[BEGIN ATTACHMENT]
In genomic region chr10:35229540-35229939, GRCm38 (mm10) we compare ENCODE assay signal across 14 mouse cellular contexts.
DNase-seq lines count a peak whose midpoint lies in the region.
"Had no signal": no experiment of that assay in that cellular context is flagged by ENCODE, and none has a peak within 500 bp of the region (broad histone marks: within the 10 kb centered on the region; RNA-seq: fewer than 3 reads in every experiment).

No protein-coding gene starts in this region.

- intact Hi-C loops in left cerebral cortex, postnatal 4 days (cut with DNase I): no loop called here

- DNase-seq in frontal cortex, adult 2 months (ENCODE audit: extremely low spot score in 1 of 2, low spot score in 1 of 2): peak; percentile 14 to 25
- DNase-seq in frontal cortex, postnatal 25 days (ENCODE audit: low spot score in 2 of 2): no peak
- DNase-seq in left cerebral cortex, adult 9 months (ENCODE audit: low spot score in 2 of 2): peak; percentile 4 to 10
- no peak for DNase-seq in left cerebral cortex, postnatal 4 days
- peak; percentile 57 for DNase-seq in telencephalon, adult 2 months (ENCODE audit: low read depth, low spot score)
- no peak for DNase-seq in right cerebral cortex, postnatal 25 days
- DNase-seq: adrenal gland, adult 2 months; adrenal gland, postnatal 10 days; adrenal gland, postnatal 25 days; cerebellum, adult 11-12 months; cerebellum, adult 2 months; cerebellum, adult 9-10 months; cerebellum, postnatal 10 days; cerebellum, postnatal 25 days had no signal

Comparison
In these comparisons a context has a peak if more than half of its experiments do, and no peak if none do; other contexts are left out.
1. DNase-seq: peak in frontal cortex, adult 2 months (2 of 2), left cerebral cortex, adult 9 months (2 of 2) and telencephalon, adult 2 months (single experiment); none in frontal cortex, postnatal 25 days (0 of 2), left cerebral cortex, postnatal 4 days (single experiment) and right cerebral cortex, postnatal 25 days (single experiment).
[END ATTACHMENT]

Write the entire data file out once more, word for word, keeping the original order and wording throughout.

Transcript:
In genomic region chr10:35229540-35229939, GRCm38 (mm10) we compare ENCODE assay signal across 14 mouse cellular contexts.
DNase-seq lines count a peak whose midpoint lies in the region.
"Had no signal": no experiment of that assay in that cellular context is flagged by ENCODE, and none has a peak within 500 bp of the region (broad histone marks: within the 10 kb centered on the region; RNA-seq: fewer than 3 reads in every experiment).

No protein-coding gene starts in this region.

- intact Hi-C loops in left cerebral cortex, postnatal 4 days (cut with DNase I): no loop called here

- DNase-seq in frontal cortex, adult 2 months (ENCODE audit: extremely low spot score in 1 of 2, low spot score in 1 of 2): peak; percentile 14 to 25
- DNase-seq in frontal cortex, postnatal 25 days (ENCODE audit: low spot score in 2 of 2): no peak
- DNase-seq in left cerebral cortex, adult 9 months (ENCODE audit: low spot score in 2 of 2): peak; percentile 4 to 10
- no peak for DNase-seq in left cerebral cortex, postnatal 4 days
- peak; percentile 57 for DNase-seq in telencephalon, adult 2 months (ENCODE audit: low read depth, low spot score)
- no peak for DNase-seq in right cerebral cortex, postnatal 25 days
- DNase-seq: adrenal gland, adult 2 months; adrenal gland, postnatal 10 days; adrenal gland, postnatal 25 days; cerebellum, adult 11-12 months; cerebellum, adult 2 months; cerebellum, adult 9-10 months; cerebellum, postnatal 10 days; cerebellum, postnatal 25 days had no signal

Comparison
In these comparisons a context has a peak if more than half of its experiments do, and no peak if none do; other contexts are left out.
1. DNase-seq: peak in frontal cortex, adult 2 months (2 of 2), left cerebral cortex, adult 9 months (2 of 2) and telencephalon, adult 2 months (single experiment); none in frontal cortex, postnatal 25 days (0 of 2), left cerebral cortex, postnatal 4 days (single experiment) and right cerebral cortex, postnatal 25 days (single experiment).